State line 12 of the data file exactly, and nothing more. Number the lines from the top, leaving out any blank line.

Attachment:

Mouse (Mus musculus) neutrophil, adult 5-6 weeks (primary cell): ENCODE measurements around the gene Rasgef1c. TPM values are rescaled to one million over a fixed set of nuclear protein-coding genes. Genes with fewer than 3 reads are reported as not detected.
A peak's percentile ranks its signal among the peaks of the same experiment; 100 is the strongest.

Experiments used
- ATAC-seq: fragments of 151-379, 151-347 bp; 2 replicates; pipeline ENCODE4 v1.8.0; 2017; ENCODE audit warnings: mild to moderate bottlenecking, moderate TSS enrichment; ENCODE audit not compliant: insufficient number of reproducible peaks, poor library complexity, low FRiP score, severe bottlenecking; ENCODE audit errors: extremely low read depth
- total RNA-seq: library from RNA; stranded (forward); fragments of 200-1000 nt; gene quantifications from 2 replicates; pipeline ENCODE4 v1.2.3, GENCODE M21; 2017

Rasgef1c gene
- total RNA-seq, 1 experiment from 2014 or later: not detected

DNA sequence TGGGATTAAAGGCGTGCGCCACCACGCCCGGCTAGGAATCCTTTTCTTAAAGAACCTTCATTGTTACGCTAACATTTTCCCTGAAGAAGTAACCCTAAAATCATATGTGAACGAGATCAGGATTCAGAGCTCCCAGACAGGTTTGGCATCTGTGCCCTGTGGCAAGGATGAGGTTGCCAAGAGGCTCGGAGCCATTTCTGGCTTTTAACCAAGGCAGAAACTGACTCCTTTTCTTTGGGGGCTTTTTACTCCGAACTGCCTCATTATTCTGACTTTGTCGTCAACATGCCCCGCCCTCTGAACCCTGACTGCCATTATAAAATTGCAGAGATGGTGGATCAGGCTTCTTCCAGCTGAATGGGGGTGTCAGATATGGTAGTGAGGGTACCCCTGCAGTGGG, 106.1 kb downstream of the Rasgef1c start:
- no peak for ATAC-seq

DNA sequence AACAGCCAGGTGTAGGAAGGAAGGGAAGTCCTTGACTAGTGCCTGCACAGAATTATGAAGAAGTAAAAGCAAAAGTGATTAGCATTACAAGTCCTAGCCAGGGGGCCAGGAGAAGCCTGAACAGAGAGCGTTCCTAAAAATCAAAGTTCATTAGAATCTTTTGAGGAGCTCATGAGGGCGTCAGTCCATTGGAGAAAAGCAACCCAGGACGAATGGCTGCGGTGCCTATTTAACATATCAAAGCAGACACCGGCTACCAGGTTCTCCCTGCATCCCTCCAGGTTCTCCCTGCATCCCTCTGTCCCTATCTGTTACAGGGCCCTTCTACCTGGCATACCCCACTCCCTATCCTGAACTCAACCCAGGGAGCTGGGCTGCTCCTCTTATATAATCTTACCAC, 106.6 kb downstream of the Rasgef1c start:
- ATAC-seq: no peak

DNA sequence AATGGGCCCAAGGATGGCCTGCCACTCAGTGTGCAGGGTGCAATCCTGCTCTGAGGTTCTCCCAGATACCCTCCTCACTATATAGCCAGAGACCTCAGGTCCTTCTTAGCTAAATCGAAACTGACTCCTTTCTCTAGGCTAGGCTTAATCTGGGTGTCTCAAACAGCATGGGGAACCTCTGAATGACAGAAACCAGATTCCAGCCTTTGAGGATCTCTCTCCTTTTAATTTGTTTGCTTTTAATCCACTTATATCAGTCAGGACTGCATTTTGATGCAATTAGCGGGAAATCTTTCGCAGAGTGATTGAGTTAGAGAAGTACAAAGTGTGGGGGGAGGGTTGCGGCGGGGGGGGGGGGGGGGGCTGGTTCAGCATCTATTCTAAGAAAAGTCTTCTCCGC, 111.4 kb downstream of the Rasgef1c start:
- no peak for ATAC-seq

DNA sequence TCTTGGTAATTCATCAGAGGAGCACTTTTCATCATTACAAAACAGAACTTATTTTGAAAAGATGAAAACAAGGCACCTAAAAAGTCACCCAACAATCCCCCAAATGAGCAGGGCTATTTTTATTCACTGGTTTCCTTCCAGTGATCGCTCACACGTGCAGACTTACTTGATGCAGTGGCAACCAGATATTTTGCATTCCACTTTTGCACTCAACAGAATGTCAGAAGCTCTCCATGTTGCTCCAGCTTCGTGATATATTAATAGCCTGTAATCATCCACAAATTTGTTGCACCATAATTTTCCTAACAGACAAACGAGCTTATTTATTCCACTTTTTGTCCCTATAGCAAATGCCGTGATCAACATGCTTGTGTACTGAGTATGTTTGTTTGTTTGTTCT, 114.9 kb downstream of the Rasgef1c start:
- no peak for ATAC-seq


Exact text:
DNA sequence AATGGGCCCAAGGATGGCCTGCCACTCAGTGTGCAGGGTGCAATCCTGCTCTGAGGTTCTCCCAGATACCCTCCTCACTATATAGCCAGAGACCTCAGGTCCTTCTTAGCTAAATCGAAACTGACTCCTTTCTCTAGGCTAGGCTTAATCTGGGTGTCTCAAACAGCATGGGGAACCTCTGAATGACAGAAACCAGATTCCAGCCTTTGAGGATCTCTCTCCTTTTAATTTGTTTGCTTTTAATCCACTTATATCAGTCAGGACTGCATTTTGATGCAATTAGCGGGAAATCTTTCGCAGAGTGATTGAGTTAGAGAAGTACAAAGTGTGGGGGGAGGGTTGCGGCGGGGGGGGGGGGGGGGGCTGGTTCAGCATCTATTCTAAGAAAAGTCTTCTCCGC, 111.4 kb downstream of the Rasgef1c start: